This morning we visited two sites constructed by the last great Khmer monarch, Jayavarman VII (1125-1218 c. e.), the Ta Prom and the Bayon. Jayavarman departed from the Shaivite faith of his predecessors and adopted Buddhism, so both sites resonate with Buddhist iconography (although a Hindu reaction after his death led to the destruction or effacement of many sculptures and carvings). Ta Prom is a monastery dedicated to Jayavarman’s mother. The name (a later adoption) combines words for “grandmother” and “Brahma” in reference to the four-faced stupas (reliquaries) that dot the compound. Here is the small causeway that leads to the site:
Ta Prom’s special charm comes from the many large trees that have spring up from roofs and the scattered stones, lending the site a romantic and haunting air. Apparently, “Tomb Raiders” with Angelina Jolie was filmed here. Our guide, Sam, took pleasure in pointing out specific places where scenes were shot.
Sam is a story unto himself.
During our rides from site to site he told us about his life. As a sixteen-year old high school student in 1975, he and his entire family were ordered by the Khmer Rouge (Cambodian communists) out of Siem Reap to their natal village seventy kilometers into the countryside. Because the family was judged to be “middle class,” his father and older bother were soon shot. Although all high school students 10th grade and above were slated for liquidation, Sam, a tenth grader, somehow survived. He spent much of the next three and a half years of Khmer Rouge rule working in rice and cane fields. Workers had two scant meals a day. At one point, he was so hungry that he ate a fruit known to be toxic, a decision he survived with a bad headache and “fuller stomach.” A single mistake in handling the crops could lead to a visit by several “friendly” people from the regime. That would be the end. One of his friends accidentally cut down a small cane plant while removing weeds, and was so visited. The visitors said that they needed him for help on a project elsewhere but that he shouldn’t take his things because “he would be back that night.” The friend was never seen again. Many of the two million Cambodians who died (out of a population of eight million) disappeared in this way: a plant being worth more than a human being. At one point, in order to avoid being conspicuous as a student, Sam dyed his white school shirt black using the leaves of a toxic tree (he pointed these leaves out to us floating in the moat at Ta Prom). The ploy must have worked, although the toxin made Sam’s back itch whenever he he sweated heavily.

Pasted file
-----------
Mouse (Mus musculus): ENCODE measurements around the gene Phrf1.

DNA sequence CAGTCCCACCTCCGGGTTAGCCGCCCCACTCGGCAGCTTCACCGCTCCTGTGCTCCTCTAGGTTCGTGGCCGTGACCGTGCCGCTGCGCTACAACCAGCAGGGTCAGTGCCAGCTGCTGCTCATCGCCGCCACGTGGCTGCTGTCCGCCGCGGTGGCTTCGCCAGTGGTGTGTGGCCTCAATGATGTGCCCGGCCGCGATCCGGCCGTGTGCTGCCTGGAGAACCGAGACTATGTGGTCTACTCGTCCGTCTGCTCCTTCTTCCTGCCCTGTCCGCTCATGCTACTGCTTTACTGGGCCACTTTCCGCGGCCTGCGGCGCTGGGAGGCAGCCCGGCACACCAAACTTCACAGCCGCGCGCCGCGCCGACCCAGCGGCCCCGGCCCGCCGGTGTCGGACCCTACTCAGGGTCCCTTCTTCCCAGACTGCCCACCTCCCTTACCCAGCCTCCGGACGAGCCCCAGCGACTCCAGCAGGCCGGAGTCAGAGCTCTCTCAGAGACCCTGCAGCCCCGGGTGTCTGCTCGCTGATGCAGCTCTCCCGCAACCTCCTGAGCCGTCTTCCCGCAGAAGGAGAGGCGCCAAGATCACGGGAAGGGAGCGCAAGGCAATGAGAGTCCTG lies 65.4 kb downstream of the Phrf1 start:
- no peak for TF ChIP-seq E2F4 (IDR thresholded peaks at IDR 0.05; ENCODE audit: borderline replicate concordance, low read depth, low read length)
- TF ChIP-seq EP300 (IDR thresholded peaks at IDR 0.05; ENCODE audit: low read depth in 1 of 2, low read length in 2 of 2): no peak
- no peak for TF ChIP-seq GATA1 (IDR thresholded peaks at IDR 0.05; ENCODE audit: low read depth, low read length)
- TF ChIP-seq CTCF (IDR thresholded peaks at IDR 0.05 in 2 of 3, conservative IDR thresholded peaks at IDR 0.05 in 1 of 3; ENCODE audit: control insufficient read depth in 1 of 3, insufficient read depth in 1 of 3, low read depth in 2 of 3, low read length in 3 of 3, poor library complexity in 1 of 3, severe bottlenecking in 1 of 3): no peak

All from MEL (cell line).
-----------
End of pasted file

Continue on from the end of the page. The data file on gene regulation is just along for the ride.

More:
Our next stop was Angkor Thom and the Bayon, Jayavarman’s amazing tomb complex with dozens of four faced reliquaries, including a central one dedicated to the king himself. Researchers believe that many of these faces are of deceased members of Jayavarman’s retinue (120 name inscriptions have been found), although they also resemble the bodhisattva Avalokiteshvara. Once again, as I said in my lecture, we see a royal mausoleum that honors the dead king while linking him back to sacred events, in this case a Buddha-to-be and evocations of the four-faced creator God Brahma.
Here is the Bayon from the front:
And here are two of the reliquaries, with their four-faced ancestors and/or images of the bodhisattva Avalokiteshvara:
Our visit ended with an elephant ride around the whole site. Here, some fellow travelers wobbling ahead of us on their elephant.
Finally, a parting image of the Bayon:
On the way back to the hotel, Sam told us of his years as a fighter on the Vietnamese side against the Khmer Rouge during Cambodia’s civil war, which lasted from 1979 until 1998. He also served during this period as a schoolteacher and school principal. Going to work, he carried an AK47 and took out some revenge on Khmer Rouge opponents for the murder of his father and brother. He was also very careful to keep an eye out for the Khmer Rouge landmines, small green plastic devices only big enough to blow one’s foot off, which Khmer Rouge insurgents routinely uses to protect themselves from pursuit. Here is a small musical band made up of landmine victims that set up shop on the pathway out of the Bayon.
By the way, Sam married a schoolmate with whom he worked during the Khmer Rouge years. He now has four children and six grandchildren. He’s a survivor.